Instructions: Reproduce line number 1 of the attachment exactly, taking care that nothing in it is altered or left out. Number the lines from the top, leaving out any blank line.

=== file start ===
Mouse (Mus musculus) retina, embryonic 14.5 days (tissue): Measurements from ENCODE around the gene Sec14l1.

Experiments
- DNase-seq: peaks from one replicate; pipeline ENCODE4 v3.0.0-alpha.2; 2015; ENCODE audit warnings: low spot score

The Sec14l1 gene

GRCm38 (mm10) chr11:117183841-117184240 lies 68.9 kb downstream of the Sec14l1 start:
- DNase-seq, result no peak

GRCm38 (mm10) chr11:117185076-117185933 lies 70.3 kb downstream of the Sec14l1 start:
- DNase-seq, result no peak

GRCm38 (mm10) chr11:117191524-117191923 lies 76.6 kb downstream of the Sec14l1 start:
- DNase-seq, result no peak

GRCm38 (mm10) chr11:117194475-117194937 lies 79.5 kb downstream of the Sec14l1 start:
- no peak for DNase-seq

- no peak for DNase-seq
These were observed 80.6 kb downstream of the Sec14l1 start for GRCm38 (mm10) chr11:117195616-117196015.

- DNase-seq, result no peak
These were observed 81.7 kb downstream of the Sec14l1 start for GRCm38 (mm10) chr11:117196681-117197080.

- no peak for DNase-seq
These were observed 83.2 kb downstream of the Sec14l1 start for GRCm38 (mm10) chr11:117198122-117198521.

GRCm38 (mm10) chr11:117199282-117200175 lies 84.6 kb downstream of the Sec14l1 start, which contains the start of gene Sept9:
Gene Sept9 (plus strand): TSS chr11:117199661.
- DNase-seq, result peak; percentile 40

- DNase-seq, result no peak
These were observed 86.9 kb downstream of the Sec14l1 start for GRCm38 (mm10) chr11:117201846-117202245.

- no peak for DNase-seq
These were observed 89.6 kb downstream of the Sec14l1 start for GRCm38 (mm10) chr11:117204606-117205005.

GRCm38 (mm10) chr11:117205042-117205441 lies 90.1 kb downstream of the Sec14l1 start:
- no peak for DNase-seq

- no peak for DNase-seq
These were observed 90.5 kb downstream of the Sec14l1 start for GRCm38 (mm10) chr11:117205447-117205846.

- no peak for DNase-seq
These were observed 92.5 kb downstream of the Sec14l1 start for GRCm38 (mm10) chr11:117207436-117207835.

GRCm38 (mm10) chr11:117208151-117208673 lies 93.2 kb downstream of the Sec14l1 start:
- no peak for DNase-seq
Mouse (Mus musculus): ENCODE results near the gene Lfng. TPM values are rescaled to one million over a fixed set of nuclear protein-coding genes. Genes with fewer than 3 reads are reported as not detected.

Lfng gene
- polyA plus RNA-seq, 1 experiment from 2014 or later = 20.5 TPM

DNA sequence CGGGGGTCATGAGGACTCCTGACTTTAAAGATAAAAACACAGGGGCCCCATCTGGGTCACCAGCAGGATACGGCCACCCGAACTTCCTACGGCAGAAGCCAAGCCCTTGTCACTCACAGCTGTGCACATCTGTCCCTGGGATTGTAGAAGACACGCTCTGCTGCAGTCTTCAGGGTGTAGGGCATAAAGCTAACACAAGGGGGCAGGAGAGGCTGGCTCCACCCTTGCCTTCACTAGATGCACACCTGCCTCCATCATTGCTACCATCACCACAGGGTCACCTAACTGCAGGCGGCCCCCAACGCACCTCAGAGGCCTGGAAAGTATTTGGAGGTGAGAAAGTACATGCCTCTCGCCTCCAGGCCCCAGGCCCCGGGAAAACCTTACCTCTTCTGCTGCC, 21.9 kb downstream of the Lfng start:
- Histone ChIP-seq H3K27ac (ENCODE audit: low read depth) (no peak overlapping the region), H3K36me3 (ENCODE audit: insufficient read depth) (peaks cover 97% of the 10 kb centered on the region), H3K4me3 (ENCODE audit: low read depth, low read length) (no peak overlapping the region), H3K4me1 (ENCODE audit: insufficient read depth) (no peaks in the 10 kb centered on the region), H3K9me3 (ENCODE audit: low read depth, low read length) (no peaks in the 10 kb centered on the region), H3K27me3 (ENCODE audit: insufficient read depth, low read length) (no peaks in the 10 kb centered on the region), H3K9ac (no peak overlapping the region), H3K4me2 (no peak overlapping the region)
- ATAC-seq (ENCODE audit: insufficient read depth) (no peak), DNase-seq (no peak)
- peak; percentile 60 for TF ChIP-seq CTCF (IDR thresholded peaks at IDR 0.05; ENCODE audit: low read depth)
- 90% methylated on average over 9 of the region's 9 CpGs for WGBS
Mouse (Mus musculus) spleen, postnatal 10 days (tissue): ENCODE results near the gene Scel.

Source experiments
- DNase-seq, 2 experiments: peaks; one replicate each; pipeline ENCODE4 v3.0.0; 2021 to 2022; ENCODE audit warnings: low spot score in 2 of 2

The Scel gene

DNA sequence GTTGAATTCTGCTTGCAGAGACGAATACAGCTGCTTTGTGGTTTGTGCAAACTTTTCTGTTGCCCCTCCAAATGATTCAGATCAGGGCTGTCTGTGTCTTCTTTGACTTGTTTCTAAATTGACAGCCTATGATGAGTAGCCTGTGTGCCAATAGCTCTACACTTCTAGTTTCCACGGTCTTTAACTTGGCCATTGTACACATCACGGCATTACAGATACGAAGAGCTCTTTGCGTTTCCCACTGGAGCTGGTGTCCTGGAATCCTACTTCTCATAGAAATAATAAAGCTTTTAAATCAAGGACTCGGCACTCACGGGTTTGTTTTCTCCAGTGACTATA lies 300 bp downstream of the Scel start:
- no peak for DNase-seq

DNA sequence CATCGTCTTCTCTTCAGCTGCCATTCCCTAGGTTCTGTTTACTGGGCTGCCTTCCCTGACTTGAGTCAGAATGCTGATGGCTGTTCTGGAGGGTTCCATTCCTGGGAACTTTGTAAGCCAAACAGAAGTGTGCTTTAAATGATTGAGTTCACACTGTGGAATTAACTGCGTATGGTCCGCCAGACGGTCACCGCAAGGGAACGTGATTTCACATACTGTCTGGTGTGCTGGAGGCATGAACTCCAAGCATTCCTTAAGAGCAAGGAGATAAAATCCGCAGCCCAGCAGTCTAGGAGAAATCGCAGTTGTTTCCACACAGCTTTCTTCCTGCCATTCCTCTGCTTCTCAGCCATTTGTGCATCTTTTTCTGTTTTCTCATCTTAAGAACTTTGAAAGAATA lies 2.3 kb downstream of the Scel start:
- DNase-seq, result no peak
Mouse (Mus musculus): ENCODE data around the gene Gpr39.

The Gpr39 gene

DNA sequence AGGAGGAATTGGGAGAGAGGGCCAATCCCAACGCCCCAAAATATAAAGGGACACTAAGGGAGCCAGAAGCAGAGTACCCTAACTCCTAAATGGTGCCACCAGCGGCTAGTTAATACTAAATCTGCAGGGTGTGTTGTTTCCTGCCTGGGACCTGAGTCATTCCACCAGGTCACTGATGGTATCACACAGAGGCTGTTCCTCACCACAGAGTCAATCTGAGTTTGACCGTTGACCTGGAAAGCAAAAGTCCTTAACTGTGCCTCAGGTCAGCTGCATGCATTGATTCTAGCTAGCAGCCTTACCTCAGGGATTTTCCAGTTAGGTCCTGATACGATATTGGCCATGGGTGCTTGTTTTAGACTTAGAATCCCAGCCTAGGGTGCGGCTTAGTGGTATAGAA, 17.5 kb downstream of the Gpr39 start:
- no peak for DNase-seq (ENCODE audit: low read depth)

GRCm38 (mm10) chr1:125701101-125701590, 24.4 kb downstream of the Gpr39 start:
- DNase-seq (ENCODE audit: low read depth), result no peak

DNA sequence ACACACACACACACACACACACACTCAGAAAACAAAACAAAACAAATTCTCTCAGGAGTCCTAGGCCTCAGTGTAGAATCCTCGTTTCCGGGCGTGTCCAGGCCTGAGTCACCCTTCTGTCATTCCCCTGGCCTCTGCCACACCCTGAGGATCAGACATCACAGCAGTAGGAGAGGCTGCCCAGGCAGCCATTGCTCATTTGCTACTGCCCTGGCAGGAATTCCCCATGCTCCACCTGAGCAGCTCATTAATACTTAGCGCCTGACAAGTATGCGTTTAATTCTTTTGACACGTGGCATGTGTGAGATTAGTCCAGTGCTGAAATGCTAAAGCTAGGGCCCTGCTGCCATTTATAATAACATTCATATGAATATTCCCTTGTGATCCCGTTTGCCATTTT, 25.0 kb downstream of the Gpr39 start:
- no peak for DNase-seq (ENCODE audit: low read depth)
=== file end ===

Mouse (Mus musculus) retina, embryonic 14.5 days (tissue): Measurements from ENCODE around the gene Sec14l1.